Cybersecurity also includes the types of risks that exist, such as viruses, phishing, and malware. The tools and methods that are used to assess and mitigate risk are a part of cybersecurity as well. They include best practices and are regularly being improved upon as technology evolves. Whether someone is working as an IT specialist at a technology company or as a high school teacher, having a basic understanding of cybersecurity and its associated best practices can help them to be a greater asset in the workplace, as well as conduct safer technological activities in their personal life.
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Cyber Security Standards
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Study.com offers a variety of introduction to computer security courses, from broad reviews of the field to more focused explorations of specific areas. These cybersecurity courses offer self-paced learning structures, through which you are able to spend as much time on each topic as desired. Most lessons are short and interesting videos that last less than ten minutes and are complemented by interactive activities and assessments. Improve your understanding of computer security and the various cybersecurity fundamentals through one of the flexible and fun courses below.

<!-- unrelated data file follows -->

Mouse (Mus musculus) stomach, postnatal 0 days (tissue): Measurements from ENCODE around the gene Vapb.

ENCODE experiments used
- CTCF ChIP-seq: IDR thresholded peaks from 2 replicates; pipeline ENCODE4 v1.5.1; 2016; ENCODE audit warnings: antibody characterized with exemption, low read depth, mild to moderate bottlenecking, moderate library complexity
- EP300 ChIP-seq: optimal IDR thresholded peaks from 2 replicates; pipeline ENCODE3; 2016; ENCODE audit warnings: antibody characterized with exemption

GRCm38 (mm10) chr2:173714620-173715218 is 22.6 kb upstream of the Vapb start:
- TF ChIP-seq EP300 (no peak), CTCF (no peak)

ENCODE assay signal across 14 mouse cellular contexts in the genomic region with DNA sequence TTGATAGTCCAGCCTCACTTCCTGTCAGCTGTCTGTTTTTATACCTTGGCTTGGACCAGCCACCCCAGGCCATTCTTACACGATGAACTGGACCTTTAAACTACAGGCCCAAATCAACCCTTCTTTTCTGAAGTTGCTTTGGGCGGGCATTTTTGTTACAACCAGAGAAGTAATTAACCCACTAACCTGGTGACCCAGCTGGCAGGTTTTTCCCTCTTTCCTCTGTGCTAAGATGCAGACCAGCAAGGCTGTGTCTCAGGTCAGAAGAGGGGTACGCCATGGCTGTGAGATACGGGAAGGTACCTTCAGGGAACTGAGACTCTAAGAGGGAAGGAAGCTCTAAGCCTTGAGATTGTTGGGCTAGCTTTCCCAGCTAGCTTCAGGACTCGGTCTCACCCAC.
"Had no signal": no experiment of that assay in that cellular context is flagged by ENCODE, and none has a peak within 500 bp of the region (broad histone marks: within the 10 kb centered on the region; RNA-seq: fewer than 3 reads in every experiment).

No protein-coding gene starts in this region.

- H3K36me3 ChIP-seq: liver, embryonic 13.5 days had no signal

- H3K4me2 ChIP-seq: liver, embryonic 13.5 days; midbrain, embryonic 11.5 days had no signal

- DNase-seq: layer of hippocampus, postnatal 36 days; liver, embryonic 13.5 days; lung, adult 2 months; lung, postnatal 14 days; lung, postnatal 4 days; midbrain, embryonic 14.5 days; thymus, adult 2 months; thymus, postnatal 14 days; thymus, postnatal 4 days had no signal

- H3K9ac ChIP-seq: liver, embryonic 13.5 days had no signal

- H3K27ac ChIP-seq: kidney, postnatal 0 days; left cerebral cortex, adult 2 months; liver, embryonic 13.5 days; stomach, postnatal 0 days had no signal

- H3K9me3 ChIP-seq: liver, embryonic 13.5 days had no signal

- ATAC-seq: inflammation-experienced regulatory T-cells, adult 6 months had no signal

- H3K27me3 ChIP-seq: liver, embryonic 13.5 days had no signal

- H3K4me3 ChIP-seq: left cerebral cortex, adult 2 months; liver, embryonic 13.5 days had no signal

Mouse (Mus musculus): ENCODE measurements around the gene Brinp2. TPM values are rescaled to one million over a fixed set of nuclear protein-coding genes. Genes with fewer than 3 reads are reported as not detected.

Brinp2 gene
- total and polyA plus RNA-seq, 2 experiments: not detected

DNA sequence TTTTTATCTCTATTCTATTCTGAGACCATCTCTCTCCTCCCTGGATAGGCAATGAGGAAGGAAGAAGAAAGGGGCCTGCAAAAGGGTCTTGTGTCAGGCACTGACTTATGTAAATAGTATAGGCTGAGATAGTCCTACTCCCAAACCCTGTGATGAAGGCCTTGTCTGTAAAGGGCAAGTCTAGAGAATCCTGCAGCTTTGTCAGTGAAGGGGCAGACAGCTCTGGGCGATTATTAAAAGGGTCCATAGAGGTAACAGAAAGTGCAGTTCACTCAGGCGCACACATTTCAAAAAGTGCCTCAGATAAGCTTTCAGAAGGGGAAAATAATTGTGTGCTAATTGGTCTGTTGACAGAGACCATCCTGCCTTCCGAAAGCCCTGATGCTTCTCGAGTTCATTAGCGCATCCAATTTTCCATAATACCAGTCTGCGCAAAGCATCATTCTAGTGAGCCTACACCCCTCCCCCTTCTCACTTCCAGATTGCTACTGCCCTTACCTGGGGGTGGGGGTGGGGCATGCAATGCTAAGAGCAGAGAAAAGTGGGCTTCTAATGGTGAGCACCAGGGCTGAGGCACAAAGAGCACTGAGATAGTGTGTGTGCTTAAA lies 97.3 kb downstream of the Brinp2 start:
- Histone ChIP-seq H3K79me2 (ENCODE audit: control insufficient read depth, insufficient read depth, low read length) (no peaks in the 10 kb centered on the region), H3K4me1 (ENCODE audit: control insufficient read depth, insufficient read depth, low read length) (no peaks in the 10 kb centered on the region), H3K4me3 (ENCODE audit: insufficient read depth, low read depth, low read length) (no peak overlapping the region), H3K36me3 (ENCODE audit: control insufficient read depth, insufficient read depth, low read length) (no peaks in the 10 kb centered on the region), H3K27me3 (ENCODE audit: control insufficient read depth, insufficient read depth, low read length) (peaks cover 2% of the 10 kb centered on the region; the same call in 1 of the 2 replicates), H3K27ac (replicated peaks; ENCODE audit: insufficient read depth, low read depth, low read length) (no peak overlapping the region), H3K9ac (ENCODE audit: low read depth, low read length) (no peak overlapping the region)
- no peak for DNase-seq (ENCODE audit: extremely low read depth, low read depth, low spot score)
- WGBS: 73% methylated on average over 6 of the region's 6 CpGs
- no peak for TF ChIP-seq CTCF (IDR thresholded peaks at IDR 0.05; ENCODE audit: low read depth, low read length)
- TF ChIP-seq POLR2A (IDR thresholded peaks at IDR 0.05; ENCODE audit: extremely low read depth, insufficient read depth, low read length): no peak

Computer Science 110: Introduction to Cybersecurity
Eligible for 3 transferrable credit hours, this course explores the key practices and policies associated with cybersecurity. Topics covered include understanding computer security, cybersecurity fundamentals, and other topics related to cybersecurity.